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United States v. Johnson

United States District Court, D. Maryland

May 5, 2016

UNITED STATES OF AMERICA
v.
ERIC JOHNSON Criminal No. CCB-10-716

MEMORANDUM

CATHERINE C. BLAKE, UNITED STATES DISTRICT JUDGE.

Now pending is Eric Johnson’s petition to vacate, set-aside, or correct sentence pursuant to 28 U.S.C. § 2255. (ECF No. 74). In December 2011 Johnson pled guilty to being a felon in possession of a firearm in violation of 18 U.S.C. § 922(g)(1), and was later sentenced to fifteen years’ imprisonment. (ECF No. 51). In support of the instant motion challenging his sentence, Johnson argues that this court improperly enhanced his sentence under the Armed Career Criminal Act (“ACCA”), 18 U.S.C. § 924(e), and that his attorney provided ineffective assistance in violation of his rights under the Sixth Amendment to the United States Constitution. See (Pet’r’s Mot. to Vacate 5-6, ECF No. 74). This matter has been fully briefed, and no evidentiary hearing is necessary. For the reasons set forth below, Johnson’s § 2255 petition will be denied.

BACKGROUND

Johnson was charged by indictment on November 18, 2010, with one count of possession of a firearm by a felon in violation of 18 U.S.C. § 922(g)(1). (ECF No. 1). On December 12, 2011, he entered into a conditional guilty plea agreement, reserving the right to appeal the district court’s denial of his motion to suppress various statements he made to the police and evidence recovered from his home. (ECF No. 44). On March 7, 2012, Johnson appeared for sentencing. (ECF No. 50). The court noted that Johnson had “four qualifying convictions-three serious drug offenses, and one that would qualify as a crime of violence”-which were identified in paragraphs 37, 39, 40, and 42 of the Presentence Report (“PSR”) prepared by the U.S. Probation Office. (Sentencing Hr’g Tr., Gov.’s Opp. Ex. 1 at 3:6-9, ECF No. 80). The four convictions, all from the Circuit Court of Maryland, Baltimore City, were described in the PSR as:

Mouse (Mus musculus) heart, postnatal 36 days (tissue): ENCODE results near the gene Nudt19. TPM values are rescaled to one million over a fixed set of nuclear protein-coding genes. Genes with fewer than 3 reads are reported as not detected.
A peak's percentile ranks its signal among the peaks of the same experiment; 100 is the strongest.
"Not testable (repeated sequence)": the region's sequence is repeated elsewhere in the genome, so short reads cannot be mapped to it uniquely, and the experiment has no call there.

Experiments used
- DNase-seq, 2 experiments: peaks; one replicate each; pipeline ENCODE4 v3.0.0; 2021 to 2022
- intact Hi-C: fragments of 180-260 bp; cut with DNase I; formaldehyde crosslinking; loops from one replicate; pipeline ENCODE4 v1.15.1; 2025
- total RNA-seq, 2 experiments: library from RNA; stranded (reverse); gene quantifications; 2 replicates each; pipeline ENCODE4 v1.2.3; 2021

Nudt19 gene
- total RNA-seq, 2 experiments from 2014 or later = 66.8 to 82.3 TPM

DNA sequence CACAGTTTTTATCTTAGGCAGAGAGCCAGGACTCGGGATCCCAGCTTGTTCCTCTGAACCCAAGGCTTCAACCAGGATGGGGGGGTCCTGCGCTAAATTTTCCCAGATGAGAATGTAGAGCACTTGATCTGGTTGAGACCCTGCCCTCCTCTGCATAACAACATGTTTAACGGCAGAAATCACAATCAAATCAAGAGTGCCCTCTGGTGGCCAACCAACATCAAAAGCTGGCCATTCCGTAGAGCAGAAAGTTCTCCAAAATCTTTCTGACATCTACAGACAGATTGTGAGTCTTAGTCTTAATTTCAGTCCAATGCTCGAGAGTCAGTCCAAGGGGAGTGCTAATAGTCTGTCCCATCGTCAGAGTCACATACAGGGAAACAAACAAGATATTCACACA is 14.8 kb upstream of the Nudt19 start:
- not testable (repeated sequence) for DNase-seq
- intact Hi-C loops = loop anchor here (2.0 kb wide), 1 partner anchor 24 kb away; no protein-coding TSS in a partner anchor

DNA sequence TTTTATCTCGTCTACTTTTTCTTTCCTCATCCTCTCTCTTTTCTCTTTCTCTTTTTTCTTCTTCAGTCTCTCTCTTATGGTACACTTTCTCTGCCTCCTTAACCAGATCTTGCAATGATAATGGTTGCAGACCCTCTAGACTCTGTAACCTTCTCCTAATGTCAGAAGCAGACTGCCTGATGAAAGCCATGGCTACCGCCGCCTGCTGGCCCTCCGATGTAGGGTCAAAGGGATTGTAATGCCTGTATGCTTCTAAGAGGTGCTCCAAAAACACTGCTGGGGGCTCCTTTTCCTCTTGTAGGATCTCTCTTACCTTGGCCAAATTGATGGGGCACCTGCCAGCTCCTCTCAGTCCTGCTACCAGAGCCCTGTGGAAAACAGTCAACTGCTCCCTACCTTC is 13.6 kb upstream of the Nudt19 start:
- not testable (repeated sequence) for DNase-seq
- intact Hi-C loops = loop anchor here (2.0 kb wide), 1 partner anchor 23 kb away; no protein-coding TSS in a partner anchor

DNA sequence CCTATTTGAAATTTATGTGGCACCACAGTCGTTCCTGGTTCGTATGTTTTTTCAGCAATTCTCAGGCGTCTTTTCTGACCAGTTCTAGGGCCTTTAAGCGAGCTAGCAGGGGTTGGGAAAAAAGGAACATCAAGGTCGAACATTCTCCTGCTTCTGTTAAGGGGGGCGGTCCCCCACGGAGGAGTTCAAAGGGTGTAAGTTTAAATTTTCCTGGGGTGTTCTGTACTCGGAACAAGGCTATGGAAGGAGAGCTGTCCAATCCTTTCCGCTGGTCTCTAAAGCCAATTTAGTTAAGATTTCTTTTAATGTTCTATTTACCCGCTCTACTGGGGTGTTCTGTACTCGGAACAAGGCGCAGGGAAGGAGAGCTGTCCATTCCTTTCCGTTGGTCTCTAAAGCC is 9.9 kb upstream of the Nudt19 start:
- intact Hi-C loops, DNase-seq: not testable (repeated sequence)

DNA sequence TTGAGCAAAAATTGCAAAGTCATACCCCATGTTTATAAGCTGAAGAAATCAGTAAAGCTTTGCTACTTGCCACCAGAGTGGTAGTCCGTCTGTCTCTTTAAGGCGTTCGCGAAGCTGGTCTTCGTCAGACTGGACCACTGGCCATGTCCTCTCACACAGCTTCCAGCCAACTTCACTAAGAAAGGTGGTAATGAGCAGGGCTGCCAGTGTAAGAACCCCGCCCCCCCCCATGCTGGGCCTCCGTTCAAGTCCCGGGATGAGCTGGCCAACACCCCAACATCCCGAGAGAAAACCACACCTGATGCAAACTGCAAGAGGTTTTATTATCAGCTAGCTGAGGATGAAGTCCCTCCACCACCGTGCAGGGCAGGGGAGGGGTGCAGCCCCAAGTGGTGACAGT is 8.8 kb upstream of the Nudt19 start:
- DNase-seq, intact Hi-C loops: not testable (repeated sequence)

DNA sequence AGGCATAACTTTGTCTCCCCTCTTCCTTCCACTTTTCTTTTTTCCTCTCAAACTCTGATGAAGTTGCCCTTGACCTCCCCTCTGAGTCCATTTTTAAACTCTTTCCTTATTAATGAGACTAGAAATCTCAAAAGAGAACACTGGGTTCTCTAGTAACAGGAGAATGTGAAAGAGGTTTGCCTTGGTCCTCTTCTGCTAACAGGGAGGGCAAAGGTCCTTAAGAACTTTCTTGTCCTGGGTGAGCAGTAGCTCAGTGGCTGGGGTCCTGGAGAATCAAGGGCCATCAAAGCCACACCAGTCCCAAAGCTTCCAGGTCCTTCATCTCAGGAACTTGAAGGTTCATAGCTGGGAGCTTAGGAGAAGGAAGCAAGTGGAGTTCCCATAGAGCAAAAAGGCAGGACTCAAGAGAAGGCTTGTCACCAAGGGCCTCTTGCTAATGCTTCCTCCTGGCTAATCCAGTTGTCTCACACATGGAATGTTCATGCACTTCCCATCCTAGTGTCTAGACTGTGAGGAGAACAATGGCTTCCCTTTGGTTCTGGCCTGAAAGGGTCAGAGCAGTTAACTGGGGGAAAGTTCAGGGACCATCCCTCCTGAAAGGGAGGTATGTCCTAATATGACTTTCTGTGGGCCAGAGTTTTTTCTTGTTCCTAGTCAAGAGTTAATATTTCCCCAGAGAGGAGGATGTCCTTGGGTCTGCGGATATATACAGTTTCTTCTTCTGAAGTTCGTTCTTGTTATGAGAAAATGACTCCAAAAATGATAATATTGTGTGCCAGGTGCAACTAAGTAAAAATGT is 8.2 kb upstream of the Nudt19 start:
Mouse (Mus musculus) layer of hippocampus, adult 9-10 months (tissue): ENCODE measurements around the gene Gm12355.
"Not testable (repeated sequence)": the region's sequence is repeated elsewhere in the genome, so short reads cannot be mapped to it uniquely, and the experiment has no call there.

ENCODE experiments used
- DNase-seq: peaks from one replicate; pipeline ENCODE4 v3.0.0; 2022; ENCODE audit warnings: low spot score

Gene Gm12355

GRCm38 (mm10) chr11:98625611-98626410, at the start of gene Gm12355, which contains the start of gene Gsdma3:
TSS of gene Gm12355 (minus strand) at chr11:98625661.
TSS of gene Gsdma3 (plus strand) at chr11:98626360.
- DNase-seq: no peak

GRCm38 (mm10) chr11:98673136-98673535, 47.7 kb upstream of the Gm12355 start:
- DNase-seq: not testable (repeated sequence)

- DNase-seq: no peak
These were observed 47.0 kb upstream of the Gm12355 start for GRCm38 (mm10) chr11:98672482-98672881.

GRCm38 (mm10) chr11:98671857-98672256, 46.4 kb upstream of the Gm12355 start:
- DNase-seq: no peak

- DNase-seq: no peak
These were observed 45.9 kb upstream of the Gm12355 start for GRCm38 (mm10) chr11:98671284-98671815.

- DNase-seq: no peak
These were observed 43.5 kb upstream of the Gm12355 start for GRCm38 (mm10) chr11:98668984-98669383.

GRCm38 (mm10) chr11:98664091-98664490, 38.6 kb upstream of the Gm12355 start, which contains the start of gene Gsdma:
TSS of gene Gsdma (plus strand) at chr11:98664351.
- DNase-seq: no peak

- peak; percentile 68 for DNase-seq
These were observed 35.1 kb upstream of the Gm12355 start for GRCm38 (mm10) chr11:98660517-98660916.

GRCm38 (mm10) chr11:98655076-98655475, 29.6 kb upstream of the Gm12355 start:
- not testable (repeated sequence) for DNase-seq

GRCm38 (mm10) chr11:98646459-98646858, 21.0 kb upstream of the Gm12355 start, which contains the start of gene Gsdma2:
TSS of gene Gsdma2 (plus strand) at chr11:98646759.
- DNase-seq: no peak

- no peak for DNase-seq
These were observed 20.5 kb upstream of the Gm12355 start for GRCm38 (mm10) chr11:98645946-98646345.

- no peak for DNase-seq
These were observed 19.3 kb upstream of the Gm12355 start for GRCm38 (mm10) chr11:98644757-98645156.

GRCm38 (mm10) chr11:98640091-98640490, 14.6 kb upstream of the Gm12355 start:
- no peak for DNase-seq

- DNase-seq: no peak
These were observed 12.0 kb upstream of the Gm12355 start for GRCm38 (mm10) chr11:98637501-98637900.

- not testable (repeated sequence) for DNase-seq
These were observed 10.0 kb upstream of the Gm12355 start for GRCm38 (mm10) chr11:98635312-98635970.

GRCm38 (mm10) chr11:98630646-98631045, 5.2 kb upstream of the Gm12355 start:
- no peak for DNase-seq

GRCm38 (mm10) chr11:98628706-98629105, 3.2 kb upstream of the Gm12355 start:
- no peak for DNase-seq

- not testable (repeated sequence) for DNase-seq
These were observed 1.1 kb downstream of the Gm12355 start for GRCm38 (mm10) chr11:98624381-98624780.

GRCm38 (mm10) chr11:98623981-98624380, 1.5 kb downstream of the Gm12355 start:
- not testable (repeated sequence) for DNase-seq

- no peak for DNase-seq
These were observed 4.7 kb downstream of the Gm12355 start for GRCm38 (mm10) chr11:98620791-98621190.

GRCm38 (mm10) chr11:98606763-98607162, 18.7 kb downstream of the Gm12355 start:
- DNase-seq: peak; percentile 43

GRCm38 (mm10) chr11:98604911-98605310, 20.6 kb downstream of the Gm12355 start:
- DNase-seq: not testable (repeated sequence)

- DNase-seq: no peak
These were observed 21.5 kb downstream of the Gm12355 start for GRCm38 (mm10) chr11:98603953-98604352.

(1) a 1991 conviction for Possession with the Intent to Distribute, for which Johnson was sentenced to a prison term of two years;
(2) a 1994 conviction for Possession with the Intent to Distribute Cocaine, for which Johnson was sentenced to a prison term of two years and six months;
(3) a 1998 conviction for Possession with the Intent to Distribute Heroin, for which Johnson was sentenced to a prison term of twelve years; and
(4) a 1998 conviction for one count of Assault 2nd Degree, for which Johnson was sentenced to a prison term of six months

See (Presentence Report, Gov.’s Opp. Ex. 2 (Sealed Doc.) at 9-10).[1] Based on these four convictions, the PSR designated Johnson an armed career criminal under the ACCA. (Id. at 10). During Johnson’s sentencing hearing, the court likewise noted that Johnson’s “four qualifying convictions . . . mean[] that he . . . is an armed career criminal.” (Sentencing Hr’g Tr., Gov.’s Opp. Ex. 1 at 3:7, 10-11, ECF No. 80-1).

Defense counsel confirmed that he had reviewed the PSR with Johnson, and that neither he nor Johnson had any additions, corrections, or modifications. (Id. at 3:1-3). The court thus sentenced Johnson to the mandatory minimum sentence of fifteen years’ imprisonment under the ACCA. (Id. at 10:21-24). After Johnson timely appealed the denial of his motion to suppress, the Fourth Circuit affirmed that decision. (ECF Nos. 53, 69). See United States v. Johnson, 734 F.3d 270 (4th Cir. 2013). The Supreme Court denied Johnson’s petition for certiorari on June 2, 2014. See Johnson v. United States, 134 S.Ct. 2696 (2014).

Johnson, who appears pro se, timely filed the instant motion. See (ECF No. 74); 28 U.S.C. § 2255(1). Notably, documents filed pro se are “liberally construed” and are “held to less stringent standards than formal pleadings drafted by lawyers.” Erickson v. Pardus, 551 U.S. 89, 94 (2007) (citations omitted).

ANALYSIS

Johnson raises two grounds for habeas relief. First, he asserts that the district court erroneously deemed him an armed career criminal under the ACCA, which resulted in an enhanced sentence. Second, Johnson argues that his trial attorney’s failure to challenge his armed ...


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